Armando Carrillo Lopez, Martha Montoya, Daniela Mendez, Javier Rafael Naranjo Nuñez and Jesús Barajas Prado

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Cycle of plant growth stages
Cycle of plant growth stages

Phenology—the cycle of plant growth stages influenced by weather conditions—should be top of mind for all of us involved in the science of food. As we strive to make our global food system more sustainable and resilient in the face of climate change, understanding phenology is no longer a luxury; it’s a necessity.

Fruit and vegetable production begins with the germination of seeds and continues with the unfolding of leaves, the formation of lateral shoots, the elongation of the stem as a preparation required for the emergence of inflorescences (flowering), the formation and maturation of fruits, and finally, the senescence (deterioration) of both the fruit and the whole plant. This series of growth and development stages of the plant are called phenological stages and their occurrence is closely related to weather conditions.

Climate change is here, and it’s affecting the quality and yield of fruits and vegetables in ways we’re just beginning to comprehend. Temperature swings, intense rainfall, and droughts all have a tangible impact on our crops’ productivity and growth. High and prolonged humidity, for instance, can foster fungi proliferation, damaging crops such as mangoes or pineapples. Hence, keeping an eye on daily temperature, rainfall, and wind patterns can help us make preemptive decisions, reducing losses and ensuring consistent, quality produce.

Specific fruit crops, like mangoes, grapes, and papayas, react very sensitively to temperature changes. An increase in temperature may trigger abnormal flowering, poor fruit set, and reduced yield in mangoes. Meanwhile, grapes face delayed ripening and reduced quality due to extreme temperatures. Papayas aren’t spared either; higher temperatures can induce flower drops and sex changes in the plant. Understanding these relationships between temperature and phenology is crucial to managing these crops effectively and sustainably.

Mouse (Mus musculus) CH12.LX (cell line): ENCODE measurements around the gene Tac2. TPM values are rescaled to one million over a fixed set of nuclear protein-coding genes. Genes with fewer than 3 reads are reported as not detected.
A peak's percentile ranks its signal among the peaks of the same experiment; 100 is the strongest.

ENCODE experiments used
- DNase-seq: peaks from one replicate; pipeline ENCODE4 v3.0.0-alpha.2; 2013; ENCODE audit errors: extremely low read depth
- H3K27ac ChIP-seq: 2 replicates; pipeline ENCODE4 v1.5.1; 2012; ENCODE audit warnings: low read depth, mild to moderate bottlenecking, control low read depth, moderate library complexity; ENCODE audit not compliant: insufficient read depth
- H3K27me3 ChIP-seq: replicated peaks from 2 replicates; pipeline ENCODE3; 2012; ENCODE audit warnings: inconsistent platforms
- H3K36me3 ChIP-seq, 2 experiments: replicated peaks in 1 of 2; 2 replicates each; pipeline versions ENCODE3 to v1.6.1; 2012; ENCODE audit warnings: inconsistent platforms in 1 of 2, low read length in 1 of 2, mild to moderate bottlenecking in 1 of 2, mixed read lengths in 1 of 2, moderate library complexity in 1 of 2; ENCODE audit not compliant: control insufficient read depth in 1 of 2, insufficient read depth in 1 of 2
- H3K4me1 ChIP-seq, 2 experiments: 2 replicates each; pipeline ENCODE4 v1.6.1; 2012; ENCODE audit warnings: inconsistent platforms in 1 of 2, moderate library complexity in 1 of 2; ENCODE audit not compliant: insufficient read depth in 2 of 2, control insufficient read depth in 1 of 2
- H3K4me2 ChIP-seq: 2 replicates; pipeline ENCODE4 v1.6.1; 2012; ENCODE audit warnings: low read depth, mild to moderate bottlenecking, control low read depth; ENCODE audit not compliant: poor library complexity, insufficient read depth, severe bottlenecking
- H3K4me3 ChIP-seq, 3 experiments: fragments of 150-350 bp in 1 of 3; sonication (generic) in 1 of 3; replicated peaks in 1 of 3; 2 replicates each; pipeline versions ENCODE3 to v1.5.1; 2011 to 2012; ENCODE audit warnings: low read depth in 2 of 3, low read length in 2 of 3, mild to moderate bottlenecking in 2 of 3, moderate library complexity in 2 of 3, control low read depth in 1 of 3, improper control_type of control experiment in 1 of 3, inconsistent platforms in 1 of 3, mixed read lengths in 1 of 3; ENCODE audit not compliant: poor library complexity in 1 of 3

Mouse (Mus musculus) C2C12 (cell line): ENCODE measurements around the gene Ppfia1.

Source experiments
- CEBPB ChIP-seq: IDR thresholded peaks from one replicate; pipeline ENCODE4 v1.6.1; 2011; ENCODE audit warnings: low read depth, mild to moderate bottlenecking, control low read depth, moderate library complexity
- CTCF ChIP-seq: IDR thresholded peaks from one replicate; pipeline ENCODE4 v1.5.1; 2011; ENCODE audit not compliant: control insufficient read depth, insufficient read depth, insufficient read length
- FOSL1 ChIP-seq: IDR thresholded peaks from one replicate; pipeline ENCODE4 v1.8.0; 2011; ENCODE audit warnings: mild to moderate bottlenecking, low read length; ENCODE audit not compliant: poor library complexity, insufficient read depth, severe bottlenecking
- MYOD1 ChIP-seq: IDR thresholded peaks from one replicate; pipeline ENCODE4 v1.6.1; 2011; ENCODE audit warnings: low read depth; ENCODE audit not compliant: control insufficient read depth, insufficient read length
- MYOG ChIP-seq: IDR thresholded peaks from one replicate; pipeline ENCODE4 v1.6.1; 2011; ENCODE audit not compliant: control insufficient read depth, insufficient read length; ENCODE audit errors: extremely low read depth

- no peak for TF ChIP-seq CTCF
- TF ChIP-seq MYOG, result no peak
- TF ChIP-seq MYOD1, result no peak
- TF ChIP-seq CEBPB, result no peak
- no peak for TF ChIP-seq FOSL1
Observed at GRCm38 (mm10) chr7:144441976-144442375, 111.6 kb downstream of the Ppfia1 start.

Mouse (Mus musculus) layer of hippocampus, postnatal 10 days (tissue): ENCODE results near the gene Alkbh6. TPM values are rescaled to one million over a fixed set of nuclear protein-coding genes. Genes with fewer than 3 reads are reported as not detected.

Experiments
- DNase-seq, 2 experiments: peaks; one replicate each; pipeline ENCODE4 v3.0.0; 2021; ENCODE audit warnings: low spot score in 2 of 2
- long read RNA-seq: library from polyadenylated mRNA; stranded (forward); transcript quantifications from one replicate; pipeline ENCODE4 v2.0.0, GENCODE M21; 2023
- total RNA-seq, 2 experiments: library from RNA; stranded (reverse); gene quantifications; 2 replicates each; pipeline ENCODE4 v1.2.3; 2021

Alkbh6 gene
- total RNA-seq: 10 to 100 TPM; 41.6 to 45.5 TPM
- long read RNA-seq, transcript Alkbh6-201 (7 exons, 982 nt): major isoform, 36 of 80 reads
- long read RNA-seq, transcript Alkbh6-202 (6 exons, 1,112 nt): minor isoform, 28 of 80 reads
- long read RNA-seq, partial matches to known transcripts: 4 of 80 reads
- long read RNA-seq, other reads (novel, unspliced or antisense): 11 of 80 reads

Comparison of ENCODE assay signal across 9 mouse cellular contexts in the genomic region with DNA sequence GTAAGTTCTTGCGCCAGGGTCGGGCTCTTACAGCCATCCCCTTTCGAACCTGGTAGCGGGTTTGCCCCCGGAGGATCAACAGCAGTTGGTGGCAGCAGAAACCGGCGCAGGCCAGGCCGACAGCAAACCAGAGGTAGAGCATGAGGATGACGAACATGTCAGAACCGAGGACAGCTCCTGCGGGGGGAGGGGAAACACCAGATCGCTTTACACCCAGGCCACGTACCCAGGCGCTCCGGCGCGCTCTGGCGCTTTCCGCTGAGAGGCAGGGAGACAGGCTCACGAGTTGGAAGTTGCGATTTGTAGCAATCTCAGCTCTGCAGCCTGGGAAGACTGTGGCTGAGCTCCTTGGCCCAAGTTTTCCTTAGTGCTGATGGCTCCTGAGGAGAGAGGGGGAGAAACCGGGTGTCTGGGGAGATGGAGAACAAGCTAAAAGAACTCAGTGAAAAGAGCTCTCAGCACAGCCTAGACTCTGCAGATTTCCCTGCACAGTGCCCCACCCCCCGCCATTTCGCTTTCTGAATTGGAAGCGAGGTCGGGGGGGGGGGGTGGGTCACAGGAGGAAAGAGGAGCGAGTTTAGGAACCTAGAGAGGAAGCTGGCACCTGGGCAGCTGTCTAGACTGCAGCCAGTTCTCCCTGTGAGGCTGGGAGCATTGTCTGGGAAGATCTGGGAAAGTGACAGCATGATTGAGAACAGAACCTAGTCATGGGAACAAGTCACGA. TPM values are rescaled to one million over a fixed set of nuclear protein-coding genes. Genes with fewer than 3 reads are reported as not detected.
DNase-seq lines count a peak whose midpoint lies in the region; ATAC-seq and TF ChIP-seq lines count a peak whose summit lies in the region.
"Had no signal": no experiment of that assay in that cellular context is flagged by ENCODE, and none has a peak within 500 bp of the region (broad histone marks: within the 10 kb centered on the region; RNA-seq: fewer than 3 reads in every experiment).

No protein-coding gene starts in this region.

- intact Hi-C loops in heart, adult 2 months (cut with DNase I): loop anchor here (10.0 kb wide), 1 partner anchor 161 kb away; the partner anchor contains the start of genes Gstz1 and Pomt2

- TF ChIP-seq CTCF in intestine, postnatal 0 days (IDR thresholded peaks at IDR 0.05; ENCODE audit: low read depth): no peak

It is also important to note that climate change may have either beneficial or detrimental effects on some crop cultivation, depending on the geographical location. For example, mango cultivation may increase in regions where low temperatures currently are a limiting factor for the cultivation of this fruit. Conversely, several suitable areas for traditional mango cultivation will experience risks of abnormal flowering, poor fruit set, and reduced yield.

Meanwhile, drought has drastic effects on bananas and avocados. Bananas experience a significant drop in productivity under drought stress, while avocados face fruit and flower drop due to prolonged water stress.

Citrus trees are a case study in how temperature and water stress brought on by climate change can disrupt phenology. Unusually high temperatures and post-pollination water stress inhibit ovule fertilization, reducing fruit set and yield. These conditions also lead to poor fruit growth, ripening, and nutrient uptake, impacting both fresh fruit markets and fruit-based industries negatively.

So, how do we navigate these challenges? A multifaceted approach is necessary, embracing robust irrigation strategies, improved nutrition, and targeted pruning. We can also turn to innovative genetic and molecular approaches, like developing heat- and drought-resistant crop varieties. Shading can also offer a simple but effective way of regulating leaf temperatures and relieving water vapor pressure in citrus trees.

Unpredictable climate changes are challenging the phenological stages of plants, impacting the quality of our crops, and threatening the efficiency of our food production and distribution systems. But this is not new. What is new is that we need greater understanding of how to leverage phenological phases to reduce waste and increase quality in order to lower the carbon footprint of food production.

As food scientists and technologists, we have a vital role to play. By educating ourselves and others, and by leveraging our unique expertise, we can help build a more sustainable, resilient global food system in the face of climate change. Remember, this is not just about the future of our industry—it’s about the future of our planet. Let’s make it work.

Note: In partnership with the authors, this essay was condensed and adapted from a longer white paper using ChatGPT artificial intelligence. The final article was edited, reviewed, and approved by the authors and editorial staff. The opinions expressed in Dialogue are those of the authors.

About the Author

Armando Carrillo Lopez, PhD, is a professor/researcher at the Technological Institute of Culiacán, Mexico; Martha Montoya is CEO of global agriculture consultancy Agtools and a current board member of IFT; Daniela Mendez and Javier Rafael Naranjo Nuñez are sustainable agricultural innovation engineers, and Jesús Barajas Prado is a specialist in agribusiness management, all at Instituto Tecnológico Superior de Los Reyes, Mexico.